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Adult Learner > Strategies > Experiential Learning

Experiential Learning

Overview

Experiential learning is learning by doing, which may include self-directed learning activities. Helping learners make sense of experiences is foundational to adult learning. There are four key elements of experiential learning: concrete experience, reflection and observation, development of new ideas, and experimenting with new ideas. Active participation in experiential learning benefits both learners and the community. Adult learners gain concrete experiences and reflect on them by comparing the new experiences with Background Knowledge. It fosters the upgrading of life skills, such as a respect for diversity, exposure to multiple perspectives, and offers opportunities for critical reflection and Cognitive Flexibility. Experiential learning can also foster personal autonomy, self-fulfillment, interpersonal effectiveness and Social Awareness and Relationship Skills.

Use It In Your Learning Environment

Experiential learning makes it possible for learners to face unknown situations and problems in a real world context. To make a decision, learners often need to consider what they know, what they don't know, and how they can learn it. This motivates learners to reflect on their knowledge, transfer Background Knowledge to a new context, acquire new ideas, improve Oral Communication Skills, and build a Learner Mindset. Important to note, the instructor moves into the role of a facilitator rather than directing the students' progress, often through the use of higher level questioning.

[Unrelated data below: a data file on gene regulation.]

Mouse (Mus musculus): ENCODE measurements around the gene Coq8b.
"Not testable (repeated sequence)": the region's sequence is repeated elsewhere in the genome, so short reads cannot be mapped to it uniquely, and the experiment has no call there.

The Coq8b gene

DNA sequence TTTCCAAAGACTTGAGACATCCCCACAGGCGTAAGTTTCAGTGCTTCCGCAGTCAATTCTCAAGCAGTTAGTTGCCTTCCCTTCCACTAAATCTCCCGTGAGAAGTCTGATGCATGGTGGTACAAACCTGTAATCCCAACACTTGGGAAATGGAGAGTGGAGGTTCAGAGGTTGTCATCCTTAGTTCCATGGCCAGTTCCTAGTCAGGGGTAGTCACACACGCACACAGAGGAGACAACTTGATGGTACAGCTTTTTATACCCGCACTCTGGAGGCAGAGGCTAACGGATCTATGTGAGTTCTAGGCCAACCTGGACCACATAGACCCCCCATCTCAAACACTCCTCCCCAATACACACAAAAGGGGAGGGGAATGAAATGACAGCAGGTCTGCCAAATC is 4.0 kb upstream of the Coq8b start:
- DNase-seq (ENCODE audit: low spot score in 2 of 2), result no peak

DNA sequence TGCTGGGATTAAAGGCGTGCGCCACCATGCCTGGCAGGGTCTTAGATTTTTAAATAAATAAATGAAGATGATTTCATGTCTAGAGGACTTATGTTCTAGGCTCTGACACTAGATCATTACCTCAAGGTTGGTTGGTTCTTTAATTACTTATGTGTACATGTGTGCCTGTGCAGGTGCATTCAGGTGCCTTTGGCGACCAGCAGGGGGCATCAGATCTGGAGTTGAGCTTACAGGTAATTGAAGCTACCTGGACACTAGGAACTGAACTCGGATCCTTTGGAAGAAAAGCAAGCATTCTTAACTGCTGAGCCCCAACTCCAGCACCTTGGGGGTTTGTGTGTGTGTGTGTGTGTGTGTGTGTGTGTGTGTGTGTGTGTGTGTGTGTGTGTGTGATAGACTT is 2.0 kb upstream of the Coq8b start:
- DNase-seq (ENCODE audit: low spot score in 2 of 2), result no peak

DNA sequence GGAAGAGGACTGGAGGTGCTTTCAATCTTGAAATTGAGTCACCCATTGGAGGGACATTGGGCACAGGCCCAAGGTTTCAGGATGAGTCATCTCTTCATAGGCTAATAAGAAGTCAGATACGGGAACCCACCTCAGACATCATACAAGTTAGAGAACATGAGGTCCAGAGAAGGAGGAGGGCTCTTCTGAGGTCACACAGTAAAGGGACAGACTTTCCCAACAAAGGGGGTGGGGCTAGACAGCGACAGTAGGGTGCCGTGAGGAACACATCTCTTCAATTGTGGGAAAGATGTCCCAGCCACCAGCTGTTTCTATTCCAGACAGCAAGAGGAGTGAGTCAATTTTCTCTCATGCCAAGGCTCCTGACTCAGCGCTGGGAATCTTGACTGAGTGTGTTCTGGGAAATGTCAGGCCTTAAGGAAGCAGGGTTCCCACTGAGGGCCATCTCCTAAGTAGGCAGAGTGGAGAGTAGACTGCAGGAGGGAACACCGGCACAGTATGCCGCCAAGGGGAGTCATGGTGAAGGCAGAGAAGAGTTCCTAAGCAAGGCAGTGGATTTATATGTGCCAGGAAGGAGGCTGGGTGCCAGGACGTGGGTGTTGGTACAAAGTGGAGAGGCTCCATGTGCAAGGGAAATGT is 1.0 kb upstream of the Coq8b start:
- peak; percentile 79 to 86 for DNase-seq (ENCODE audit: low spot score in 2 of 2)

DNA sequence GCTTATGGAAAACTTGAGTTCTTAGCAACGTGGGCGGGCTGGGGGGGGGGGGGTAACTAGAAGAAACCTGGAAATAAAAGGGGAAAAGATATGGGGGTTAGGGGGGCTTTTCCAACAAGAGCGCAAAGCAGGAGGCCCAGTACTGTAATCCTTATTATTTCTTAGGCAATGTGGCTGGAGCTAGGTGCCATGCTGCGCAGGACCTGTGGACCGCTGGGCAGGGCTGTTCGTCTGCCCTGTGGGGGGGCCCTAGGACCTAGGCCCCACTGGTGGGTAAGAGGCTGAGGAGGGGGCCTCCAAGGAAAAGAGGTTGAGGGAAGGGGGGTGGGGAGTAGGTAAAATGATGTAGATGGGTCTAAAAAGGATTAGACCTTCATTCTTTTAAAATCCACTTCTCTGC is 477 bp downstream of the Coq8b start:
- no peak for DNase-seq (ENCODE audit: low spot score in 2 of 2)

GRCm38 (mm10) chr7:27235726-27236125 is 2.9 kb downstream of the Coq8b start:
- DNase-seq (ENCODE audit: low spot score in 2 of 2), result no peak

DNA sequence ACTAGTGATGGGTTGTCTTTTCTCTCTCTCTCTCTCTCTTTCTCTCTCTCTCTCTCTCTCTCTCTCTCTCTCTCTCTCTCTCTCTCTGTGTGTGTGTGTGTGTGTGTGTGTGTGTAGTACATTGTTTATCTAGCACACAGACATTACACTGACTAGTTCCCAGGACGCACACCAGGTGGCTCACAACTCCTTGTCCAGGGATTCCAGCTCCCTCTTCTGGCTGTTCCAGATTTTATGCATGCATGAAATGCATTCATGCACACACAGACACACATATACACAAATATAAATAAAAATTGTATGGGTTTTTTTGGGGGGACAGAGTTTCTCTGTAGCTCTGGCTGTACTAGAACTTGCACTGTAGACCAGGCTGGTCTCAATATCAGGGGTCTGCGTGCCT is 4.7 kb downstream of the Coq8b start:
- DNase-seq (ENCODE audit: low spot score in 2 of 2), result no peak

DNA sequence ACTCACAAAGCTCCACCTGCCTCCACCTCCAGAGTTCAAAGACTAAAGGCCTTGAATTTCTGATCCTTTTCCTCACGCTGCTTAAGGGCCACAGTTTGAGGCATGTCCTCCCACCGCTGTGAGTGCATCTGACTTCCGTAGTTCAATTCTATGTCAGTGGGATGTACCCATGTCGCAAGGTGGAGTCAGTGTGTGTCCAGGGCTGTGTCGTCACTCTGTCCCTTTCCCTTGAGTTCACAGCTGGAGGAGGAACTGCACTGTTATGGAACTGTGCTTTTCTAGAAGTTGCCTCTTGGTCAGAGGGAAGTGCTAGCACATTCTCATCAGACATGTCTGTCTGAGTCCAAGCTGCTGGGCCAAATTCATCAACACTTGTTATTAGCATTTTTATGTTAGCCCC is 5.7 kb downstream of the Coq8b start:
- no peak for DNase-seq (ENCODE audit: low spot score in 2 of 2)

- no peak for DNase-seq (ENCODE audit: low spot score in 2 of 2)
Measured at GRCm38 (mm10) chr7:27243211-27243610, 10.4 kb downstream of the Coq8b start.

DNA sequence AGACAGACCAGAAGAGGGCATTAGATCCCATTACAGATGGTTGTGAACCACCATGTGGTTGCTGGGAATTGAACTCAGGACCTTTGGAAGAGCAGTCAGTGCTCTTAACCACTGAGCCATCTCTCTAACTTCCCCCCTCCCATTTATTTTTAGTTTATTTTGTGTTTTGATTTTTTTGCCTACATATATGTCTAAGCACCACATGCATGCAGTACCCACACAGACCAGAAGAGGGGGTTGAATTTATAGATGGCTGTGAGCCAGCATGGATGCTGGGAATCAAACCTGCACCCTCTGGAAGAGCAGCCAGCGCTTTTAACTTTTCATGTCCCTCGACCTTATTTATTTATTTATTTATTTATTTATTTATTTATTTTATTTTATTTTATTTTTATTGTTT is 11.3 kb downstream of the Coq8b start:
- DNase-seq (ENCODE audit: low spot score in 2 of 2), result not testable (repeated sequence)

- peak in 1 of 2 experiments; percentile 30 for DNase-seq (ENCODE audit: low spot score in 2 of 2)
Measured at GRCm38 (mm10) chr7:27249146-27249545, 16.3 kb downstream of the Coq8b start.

Designing experiential learning to provoke natural curiosity and emotional highs can lead to higher levels of engagement and Motivation. Six themes characterize more positive Emotions in experiential learning: first-time experiences, facing the unknown, unexpected discoveries, being on a journey, sense of change, and meaningful learning. These elements can lead to a sense of enrichment, expansion, and development in adult learners. Ethical design will ensure the following: informed student choice with authentic options, avoiding bias in debriefing questions and expectations, debriefing that maximizes reflection and concept development, transparency that avoids deception, and meaningful feedback with an asset lens.

Experiential learning opportunities that allow learners to apply their learning to long-term projects or jobs outside the classroom are key to workforce success. Examples of experiential learning include case studies, projects, internships, creative performance exhibits, project-based learning, field experience, hackathons, laboratories, place-based education, pitch competitions, clinical rounds, job shadowing, co-ops, practicums, service learning, simulations, studios, community engaged research, and international learning experiences.

Resources

Below are additional examples, research, and professional development. These resources are possible representations of this strategy, not endorsements.